How Nigeria’s Decagon has taken up Andela’s baton in training software engineers


Nigerian company Decagon, founded by well-known entrepreneur and investor Chika Nwobi, is picking up where Andela left off in training the next generation of African software engineers.

Nwobi, profiled by Disrupt Africa here back in 2015, has spent the last 20 years building companies like MTech, Jobberman and Cheki, and has made a number of investments. While doing all this, however, he found that engineering managers and company executives were in dire need of software engineers, and often reached out to him for recommendations. 

“Until 2018, Andela used to be in the business of training and deploying tech talent using a model similar to ours. Now, we have taken up the task,” Nwobi told Disrupt Africa.

He founded Decagon, which he says is ushering in a new phase of tech-powered growth in Nigeria by training exceptional young people in software engineering and leadership, and connecting them to high-paying jobs in Nigeria and internationally. 

“We’ve created a model that helps us identify the smartest young Nigerians, and with our “learn then pay-as-you-earn option”, individuals who ordinarily would not have been able to afford our programme are able to change the course of their lives,” Nwobi said.

Basically, Decagon selects the most talented learners from Nigeria and gives them a place on its software engineering and leadership training programme. This programme runs for six months and includes accommodation, food, a laptop, and a monthly stipend to achieve deep-focused and immersive learning. 

Learners go through over 1,800 hours of immersive learning, 240 hours of code reviews, and 600 hours of live projects.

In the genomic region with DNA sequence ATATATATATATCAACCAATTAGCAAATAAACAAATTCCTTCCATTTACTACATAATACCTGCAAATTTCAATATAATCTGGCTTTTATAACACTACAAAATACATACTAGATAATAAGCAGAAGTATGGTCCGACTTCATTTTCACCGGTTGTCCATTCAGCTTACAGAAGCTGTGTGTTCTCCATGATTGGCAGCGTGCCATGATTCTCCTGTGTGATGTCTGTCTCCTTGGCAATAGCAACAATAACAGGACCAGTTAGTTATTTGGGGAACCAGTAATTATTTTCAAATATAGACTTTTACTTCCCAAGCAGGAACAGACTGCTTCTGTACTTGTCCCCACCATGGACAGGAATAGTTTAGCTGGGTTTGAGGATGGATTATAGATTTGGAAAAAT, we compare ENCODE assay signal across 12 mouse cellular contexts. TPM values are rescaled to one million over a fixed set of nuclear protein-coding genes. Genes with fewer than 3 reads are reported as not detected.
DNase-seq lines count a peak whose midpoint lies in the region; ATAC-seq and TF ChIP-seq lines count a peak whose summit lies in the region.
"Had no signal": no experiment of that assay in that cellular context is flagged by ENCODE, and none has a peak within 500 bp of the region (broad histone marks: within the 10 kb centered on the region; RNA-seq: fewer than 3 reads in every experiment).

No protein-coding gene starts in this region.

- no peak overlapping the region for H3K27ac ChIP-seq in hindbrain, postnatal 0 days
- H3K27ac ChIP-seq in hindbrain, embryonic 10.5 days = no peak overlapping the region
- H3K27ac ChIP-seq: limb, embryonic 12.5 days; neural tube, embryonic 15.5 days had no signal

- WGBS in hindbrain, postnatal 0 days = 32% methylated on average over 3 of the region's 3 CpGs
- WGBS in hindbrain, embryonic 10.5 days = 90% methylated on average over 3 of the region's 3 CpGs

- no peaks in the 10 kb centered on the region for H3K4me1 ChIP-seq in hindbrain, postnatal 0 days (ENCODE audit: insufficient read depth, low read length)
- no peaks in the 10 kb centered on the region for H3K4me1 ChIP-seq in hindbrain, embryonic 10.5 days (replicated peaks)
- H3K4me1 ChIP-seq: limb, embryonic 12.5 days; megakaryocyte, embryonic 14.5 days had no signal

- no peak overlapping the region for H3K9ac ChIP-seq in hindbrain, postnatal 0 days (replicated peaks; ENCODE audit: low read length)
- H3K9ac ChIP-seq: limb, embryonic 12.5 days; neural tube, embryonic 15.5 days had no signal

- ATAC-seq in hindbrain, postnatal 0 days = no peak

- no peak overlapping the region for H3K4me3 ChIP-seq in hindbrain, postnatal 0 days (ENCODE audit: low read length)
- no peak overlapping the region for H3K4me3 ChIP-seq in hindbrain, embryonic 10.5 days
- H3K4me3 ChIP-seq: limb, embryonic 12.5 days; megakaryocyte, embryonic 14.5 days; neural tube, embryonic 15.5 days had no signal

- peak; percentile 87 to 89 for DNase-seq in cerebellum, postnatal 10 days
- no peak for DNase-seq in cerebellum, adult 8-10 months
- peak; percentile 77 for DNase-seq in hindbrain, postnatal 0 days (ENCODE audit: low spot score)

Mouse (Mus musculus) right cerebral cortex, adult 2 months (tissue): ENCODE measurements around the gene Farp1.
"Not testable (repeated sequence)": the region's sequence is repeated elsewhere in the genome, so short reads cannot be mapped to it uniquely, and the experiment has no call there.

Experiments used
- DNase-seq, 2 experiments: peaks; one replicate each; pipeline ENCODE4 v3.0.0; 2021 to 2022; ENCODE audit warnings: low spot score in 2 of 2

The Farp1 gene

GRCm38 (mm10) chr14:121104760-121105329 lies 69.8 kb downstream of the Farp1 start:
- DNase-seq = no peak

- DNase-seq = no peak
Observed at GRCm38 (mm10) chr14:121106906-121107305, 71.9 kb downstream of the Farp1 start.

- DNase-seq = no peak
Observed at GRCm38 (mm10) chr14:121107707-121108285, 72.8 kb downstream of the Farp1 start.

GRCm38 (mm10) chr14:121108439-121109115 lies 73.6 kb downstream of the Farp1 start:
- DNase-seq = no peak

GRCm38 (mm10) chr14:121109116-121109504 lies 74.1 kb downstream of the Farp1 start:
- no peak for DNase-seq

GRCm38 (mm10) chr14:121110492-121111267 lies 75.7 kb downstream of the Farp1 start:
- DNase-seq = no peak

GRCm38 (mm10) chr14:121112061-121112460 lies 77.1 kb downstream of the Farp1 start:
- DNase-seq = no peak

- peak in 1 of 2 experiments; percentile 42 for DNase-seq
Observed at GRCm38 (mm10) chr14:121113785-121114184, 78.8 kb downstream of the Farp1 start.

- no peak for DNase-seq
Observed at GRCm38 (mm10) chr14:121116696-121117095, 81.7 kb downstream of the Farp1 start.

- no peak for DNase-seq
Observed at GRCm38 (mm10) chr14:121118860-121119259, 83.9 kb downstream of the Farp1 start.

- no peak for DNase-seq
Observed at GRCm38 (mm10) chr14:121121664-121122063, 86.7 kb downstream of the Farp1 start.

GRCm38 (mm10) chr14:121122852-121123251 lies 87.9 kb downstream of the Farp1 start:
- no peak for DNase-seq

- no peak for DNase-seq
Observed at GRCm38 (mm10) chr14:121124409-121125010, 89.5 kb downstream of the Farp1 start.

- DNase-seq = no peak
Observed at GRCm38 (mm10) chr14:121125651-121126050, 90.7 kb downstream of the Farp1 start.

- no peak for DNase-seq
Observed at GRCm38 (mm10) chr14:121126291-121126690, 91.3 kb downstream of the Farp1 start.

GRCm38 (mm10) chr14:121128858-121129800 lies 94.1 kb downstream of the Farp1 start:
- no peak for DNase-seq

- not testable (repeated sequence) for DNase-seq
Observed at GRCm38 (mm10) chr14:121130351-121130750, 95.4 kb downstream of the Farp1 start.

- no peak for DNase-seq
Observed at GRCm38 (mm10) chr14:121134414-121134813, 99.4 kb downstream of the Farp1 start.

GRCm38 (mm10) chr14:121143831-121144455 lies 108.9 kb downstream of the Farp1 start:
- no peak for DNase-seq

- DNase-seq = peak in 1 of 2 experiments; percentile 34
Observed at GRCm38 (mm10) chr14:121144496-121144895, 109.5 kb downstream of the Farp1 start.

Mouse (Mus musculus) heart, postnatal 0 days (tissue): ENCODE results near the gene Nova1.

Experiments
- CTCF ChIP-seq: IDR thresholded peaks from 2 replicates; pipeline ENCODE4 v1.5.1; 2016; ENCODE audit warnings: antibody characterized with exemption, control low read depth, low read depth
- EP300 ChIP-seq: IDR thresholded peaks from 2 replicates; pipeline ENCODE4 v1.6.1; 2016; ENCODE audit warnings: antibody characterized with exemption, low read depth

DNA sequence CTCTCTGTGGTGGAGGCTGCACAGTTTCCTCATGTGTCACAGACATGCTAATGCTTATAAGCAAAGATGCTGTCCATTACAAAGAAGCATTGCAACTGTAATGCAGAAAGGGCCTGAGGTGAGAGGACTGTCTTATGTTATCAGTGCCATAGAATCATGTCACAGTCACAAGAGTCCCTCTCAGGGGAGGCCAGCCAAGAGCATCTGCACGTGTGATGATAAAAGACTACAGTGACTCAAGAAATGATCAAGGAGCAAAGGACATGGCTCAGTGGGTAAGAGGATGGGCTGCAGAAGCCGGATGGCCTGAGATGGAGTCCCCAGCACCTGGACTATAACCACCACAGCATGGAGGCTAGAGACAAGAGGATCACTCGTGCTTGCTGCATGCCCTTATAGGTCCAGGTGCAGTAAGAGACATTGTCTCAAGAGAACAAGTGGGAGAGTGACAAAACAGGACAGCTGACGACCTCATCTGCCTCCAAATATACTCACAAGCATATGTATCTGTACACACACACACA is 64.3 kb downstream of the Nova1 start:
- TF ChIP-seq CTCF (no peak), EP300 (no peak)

“With this intensive learning experience, they become well rounded work-ready software engineers. We also match Decagon developers with partner organisations to join their engineering teams full-time,” said Nwobi.

All this is provided for free, with Decagon making revenues from tuition fees paid via loans from partner banks, which students starts to repay six months after they have secured employment.

The initial financial investment, Nwobi said, is worthwhile as the opportunities are so large for developers in Africa’s exciting tech space.

“Tech startups continue to grow in their numbers, and traditional companies are identifying new ways to execute with technology, all of which rely on developers to build out,” he said. 

“Nigeria currently has the largest population in Africa with a median age varying between 17 and 19 years who are talented but lacking opportunity, therefore it made sense to venture. Also we found that the amount of untrapped income flowing outward to places like India could impact our economy if we develop and organise the talent pool. We saw an opportunity to make Nigeria competitive in the global tech talent space.”

Decagon has so far undergone four rounds of student enrollments, for which it recorded over 25,000 applications, and achieved a 100 per cent placement rate for the two cohorts that have completed the programme.

“All participants in the first and Second cohorts have taken up software engineering roles in leading companies in Africa, including Interswitch, Access Bank, Seamfix, Kobo360, and Terragon,” said Nwobi. 

“Presently our fourth cohort is rounding off their programme, and a good number of them already have great offers with amazing perks and remuneration packages. A few have multiple offers. The feedback from partner companies has been excellent, and we have become the preferred talent partner for some top companies, having demonstrated success in training and deploying competent tech talent.”

Decagon’s target markets are startups and enterprises, with the company recruiting, training and managing engineering talent so companies can focus on growth.  

“At the moment, we have an existing talent pipeline which is set to grow as we repeat the cycle across multiple cohorts. By the end of 2020, we should have produced 600 world-class software engineers ready to join engineering teams locally and internationally,” said Nwobi.


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Passionate about the vibrant tech startups scene in Africa, Tom can usually be found sniffing out the continent's most exciting new companies and entrepreneurs, funding rounds and any other developments within the growing ecosystem.

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